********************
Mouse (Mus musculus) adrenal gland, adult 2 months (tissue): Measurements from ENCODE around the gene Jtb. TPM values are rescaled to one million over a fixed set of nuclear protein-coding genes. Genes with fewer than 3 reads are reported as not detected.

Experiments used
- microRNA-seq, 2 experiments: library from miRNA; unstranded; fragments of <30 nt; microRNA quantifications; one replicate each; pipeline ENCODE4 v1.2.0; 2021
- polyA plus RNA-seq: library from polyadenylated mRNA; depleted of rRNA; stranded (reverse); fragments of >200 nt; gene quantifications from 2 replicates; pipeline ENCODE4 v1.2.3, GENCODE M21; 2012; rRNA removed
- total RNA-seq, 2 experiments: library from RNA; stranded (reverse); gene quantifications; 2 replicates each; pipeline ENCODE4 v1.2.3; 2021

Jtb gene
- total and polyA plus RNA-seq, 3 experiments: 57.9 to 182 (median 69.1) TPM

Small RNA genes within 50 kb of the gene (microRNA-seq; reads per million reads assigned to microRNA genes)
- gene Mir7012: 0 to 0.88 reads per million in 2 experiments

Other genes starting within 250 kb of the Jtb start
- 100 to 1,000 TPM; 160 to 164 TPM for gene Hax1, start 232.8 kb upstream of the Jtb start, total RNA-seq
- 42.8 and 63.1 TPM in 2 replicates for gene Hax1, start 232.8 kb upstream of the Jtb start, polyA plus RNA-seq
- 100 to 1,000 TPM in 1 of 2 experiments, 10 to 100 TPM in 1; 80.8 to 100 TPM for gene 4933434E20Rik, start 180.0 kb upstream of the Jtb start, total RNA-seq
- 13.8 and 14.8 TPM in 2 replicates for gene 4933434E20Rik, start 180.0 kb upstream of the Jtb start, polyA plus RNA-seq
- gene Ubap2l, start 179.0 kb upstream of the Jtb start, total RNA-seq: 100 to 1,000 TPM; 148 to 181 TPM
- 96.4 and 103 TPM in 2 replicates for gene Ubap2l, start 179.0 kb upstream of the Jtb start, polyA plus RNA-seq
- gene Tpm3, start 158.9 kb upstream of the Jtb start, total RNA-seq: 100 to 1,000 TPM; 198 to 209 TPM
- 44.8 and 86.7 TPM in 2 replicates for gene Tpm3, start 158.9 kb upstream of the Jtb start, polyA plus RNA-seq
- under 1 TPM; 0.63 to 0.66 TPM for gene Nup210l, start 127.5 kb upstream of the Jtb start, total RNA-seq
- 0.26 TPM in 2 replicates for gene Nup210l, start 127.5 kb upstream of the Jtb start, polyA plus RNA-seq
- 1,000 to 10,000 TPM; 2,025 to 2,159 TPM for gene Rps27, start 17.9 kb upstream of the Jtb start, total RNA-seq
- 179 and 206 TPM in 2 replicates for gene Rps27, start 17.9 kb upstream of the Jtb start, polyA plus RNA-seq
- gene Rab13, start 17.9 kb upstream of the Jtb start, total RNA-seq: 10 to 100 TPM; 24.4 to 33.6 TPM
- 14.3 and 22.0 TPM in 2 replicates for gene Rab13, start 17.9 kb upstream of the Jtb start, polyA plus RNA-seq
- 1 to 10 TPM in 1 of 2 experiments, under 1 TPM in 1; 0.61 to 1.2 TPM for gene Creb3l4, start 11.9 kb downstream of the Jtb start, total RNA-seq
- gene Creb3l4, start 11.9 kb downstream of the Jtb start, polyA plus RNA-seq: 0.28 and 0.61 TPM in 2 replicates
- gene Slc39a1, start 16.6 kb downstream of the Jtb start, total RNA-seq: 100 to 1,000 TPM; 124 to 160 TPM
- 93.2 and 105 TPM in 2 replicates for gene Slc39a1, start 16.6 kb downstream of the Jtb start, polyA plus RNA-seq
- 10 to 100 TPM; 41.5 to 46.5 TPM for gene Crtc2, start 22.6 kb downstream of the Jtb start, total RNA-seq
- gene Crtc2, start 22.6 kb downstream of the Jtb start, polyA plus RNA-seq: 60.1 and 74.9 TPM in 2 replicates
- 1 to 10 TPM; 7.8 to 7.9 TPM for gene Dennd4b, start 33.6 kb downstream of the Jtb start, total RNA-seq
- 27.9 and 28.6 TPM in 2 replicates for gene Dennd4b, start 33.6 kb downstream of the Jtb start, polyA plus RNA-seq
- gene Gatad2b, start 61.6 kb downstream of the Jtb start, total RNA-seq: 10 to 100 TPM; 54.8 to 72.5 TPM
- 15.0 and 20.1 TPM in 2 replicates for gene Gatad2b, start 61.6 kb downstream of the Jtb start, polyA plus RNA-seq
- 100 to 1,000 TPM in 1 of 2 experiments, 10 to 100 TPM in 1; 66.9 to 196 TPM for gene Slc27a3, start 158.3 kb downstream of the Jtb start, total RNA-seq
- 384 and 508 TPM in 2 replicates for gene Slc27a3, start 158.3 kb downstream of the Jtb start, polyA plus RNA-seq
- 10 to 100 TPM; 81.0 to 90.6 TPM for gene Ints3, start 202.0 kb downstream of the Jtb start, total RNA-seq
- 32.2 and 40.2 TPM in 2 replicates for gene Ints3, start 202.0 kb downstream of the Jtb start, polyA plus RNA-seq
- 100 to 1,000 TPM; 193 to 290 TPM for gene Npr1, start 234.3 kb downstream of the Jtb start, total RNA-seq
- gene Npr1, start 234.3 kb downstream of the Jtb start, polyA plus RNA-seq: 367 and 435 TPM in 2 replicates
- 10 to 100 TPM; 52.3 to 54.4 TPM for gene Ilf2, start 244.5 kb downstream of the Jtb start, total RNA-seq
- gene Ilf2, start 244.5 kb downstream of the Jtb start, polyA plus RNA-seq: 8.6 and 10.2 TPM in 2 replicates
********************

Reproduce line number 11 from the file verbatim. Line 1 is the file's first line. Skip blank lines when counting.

- 100 to 1,000 TPM; 160 to 164 TPM for gene Hax1, start 232.8 kb upstream of the Jtb start, total RNA-seq